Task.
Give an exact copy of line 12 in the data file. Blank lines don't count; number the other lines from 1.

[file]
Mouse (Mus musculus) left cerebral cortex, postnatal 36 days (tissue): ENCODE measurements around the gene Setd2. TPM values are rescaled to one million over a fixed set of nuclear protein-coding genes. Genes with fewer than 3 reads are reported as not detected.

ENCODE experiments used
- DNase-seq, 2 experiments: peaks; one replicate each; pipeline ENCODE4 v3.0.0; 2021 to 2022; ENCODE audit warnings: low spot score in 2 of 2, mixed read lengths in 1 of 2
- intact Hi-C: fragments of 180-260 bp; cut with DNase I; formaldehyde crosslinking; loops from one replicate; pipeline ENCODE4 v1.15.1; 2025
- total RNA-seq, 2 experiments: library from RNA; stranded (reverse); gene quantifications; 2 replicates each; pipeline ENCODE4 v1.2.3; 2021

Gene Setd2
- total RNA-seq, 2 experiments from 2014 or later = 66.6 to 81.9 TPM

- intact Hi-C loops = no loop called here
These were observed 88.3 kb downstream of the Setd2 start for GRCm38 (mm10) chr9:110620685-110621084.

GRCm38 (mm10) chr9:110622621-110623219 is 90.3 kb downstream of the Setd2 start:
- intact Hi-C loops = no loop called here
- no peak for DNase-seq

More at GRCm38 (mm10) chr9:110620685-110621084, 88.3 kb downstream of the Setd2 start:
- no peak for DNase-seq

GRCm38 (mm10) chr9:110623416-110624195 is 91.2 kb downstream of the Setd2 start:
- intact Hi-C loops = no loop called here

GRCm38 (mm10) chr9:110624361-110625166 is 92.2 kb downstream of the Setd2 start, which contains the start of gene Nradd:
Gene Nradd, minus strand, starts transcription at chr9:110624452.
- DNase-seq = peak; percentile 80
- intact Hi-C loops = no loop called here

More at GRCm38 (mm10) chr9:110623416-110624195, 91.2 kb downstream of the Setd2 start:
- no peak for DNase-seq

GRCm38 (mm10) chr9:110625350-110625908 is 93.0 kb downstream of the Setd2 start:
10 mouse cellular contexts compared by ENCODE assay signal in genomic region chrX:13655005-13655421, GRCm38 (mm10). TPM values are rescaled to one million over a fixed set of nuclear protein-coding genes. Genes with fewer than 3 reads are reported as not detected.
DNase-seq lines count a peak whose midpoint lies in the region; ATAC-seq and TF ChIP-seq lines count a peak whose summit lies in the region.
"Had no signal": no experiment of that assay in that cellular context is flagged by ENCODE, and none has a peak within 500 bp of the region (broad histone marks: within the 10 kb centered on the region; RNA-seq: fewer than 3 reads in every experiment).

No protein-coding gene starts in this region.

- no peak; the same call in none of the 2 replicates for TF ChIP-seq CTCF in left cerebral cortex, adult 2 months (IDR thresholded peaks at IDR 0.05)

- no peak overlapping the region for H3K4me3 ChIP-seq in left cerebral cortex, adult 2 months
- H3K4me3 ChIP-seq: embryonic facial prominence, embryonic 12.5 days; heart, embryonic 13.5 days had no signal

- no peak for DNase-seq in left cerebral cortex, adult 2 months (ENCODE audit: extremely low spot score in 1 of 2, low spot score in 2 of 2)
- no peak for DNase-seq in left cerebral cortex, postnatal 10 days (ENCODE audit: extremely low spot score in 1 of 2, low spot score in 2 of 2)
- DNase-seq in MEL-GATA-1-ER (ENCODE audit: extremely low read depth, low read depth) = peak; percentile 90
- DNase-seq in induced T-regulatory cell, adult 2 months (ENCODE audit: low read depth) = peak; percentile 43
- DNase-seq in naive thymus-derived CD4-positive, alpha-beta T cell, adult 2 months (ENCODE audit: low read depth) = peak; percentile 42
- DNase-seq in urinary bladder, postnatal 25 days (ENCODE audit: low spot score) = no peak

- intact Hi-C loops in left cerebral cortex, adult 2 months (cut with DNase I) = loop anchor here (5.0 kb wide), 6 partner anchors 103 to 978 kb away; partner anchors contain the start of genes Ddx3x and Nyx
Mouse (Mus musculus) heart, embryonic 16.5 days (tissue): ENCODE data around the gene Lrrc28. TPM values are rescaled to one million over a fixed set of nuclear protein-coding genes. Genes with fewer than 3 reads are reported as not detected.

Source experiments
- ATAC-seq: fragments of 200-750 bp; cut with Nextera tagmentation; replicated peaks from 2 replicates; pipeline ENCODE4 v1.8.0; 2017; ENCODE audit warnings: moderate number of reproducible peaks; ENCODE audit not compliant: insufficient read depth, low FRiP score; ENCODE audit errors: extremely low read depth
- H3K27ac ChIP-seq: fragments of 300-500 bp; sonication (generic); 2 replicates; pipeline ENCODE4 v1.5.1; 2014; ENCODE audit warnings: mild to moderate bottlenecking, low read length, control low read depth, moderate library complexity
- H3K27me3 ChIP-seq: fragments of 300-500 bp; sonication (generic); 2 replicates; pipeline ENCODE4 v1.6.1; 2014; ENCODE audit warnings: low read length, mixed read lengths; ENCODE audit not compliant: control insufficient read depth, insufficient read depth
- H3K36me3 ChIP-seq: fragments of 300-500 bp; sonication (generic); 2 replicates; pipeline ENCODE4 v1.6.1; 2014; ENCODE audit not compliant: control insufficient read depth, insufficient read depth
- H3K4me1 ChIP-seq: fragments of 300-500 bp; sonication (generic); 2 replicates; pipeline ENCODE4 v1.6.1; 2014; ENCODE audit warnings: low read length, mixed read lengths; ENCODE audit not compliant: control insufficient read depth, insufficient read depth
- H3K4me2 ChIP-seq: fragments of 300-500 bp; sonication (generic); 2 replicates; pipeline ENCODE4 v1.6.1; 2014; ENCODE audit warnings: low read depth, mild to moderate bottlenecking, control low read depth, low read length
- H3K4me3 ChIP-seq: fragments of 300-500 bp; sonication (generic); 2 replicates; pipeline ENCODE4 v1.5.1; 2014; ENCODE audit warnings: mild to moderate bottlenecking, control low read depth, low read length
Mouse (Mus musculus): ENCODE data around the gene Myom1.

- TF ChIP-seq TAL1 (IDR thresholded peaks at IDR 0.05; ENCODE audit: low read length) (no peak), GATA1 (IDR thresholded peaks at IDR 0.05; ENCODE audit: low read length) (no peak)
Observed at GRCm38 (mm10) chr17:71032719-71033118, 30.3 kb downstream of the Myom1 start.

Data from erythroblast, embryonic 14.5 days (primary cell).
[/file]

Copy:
- no peak for DNase-seq